We explored the embayment, watching a tug-and-barge go through its maneuvers, then paddled out of the embayment toward the open harbor. Suddenly, to our surprise, we came across barges heaped with fiberglass motorboats (photos 27, 28), some seemingly intact but some broken and overgrown with marine growth—presumably some of those that, even now several years later, are still being pulled out of the harbor in the wake of Superstorm Sandy. We realized that we had stumbled across the home of the Federal vessels that we often encounter in the harbor: the Army Corps of Engineers’ Driftmaster, which pulls such debris out of the harbor, the Hayward… (photos 29-32). So that’s where they all went during their time off!
We turned into the next deep embayment to the south, and caught sight of a… well, what the heck was it? (Photo 35)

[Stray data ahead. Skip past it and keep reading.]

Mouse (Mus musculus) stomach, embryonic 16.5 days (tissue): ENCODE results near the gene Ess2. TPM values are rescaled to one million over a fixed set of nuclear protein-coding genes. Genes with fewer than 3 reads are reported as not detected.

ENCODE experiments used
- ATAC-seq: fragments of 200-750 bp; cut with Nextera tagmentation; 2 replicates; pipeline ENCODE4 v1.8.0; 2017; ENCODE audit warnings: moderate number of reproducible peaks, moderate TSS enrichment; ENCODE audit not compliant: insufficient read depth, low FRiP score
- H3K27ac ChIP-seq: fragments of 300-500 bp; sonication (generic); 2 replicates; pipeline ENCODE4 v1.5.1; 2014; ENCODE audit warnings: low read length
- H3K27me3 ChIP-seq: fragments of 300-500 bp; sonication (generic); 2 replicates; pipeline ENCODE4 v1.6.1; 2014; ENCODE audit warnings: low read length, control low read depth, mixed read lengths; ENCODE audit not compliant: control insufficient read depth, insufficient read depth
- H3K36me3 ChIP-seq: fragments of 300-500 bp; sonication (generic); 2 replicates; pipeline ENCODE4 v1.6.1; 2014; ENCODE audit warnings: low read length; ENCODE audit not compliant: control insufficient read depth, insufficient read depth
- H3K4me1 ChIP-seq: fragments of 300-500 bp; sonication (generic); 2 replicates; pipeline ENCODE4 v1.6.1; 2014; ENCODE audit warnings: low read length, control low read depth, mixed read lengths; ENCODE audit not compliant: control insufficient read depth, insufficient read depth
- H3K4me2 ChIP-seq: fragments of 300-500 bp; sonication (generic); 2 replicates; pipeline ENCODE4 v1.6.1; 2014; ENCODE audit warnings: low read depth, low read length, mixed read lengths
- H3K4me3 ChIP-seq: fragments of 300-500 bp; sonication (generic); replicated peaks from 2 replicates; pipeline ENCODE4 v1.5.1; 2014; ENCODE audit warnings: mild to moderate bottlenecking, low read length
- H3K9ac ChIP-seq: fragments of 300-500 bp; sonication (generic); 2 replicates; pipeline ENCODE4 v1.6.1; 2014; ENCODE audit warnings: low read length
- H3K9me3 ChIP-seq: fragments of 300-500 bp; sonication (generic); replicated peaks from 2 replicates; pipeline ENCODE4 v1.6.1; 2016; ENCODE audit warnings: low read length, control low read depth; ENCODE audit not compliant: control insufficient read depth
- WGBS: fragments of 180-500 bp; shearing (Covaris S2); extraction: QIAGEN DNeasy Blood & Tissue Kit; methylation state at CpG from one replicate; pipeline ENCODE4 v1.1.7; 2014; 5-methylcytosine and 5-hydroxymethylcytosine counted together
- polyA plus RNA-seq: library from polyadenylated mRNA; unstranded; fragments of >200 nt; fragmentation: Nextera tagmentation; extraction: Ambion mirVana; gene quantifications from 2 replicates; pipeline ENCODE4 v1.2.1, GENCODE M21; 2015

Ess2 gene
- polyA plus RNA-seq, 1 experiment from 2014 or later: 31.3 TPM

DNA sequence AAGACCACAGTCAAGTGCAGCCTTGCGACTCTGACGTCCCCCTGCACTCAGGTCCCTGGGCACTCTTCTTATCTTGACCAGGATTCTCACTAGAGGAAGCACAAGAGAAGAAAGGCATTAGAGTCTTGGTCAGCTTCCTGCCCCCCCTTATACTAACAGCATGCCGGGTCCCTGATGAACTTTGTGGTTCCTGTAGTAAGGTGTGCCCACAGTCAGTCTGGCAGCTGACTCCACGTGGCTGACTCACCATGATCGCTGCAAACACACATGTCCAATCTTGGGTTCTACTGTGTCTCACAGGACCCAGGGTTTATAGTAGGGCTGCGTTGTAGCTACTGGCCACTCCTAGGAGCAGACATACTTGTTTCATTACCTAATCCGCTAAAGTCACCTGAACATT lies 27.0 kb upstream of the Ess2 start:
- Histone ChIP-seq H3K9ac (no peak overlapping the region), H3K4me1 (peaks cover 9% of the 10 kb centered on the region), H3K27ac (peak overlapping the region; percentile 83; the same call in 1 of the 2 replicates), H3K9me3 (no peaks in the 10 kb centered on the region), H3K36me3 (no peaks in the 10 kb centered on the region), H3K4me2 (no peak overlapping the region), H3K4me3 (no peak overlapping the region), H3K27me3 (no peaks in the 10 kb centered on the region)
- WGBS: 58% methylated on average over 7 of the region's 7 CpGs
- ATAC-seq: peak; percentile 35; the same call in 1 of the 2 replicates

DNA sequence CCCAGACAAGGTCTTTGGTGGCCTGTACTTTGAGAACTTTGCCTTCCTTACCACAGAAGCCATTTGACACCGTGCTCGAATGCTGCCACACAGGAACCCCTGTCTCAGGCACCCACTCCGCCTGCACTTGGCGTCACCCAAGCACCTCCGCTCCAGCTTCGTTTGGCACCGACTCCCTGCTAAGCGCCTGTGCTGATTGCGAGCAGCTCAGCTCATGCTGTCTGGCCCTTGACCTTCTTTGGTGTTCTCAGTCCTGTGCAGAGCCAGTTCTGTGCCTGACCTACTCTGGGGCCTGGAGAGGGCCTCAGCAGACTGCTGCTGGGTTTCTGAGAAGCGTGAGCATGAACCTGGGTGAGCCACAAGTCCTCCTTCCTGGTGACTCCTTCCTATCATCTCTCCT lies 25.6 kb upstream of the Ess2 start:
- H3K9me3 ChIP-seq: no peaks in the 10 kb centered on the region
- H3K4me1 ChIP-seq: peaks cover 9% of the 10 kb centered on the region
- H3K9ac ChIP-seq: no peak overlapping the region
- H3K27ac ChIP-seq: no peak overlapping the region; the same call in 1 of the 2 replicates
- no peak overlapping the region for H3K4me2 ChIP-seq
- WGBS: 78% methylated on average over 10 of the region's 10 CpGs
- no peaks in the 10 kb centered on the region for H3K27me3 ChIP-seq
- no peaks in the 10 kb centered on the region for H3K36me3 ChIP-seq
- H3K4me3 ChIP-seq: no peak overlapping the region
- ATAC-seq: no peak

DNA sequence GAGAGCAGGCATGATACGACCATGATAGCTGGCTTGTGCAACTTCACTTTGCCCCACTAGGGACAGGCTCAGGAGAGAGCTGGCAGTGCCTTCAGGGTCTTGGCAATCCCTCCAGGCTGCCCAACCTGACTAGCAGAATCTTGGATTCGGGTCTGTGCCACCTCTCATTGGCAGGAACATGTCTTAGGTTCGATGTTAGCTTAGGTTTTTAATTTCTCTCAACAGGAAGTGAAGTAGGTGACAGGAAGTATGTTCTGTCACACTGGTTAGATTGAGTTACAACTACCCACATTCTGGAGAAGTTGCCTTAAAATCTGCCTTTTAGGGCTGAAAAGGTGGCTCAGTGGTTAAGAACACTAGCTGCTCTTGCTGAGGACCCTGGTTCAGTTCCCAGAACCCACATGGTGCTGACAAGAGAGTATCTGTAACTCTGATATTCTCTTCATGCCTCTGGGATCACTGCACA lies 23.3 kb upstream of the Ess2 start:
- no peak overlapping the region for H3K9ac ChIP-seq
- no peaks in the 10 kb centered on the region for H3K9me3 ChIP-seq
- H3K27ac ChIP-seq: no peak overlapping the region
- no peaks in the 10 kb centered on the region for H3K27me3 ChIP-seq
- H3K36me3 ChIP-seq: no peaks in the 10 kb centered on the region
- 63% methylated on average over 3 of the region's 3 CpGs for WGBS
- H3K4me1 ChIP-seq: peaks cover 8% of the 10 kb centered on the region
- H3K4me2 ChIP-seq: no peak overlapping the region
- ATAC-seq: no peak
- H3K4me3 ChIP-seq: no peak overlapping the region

From a distance it looked like a space station. Or maybe a giant metal Habitrail, with curving towers and tubes (photos 36-38, 48, 49). And the closer we got, the more mysterious it was. It was clearly industrial, with a system of trolleys and lifts. But what sort of industry?
We couldn’t figure it out, so we had to look it up later at home. Turns out it’s a “scrap metal factory” that reprocesses scrap metal into usable metal. That whole point of land is occupied by the Sims Scrap Metal Yard. And for my fellow grammar nuts, please note the correct use of the word “complementary” in the following description of its services: “Complementary services offered by our scrap yard include stevedoring, barge loading, container loading, overseas container loading, rail car loading, bulk/container ship loading, truck loading and vessel loading.” Many people misspell “complimentary” as “complementary”, so I was chuckling at the concept of picking up some free stevedoring along with my delivery of scrap metal…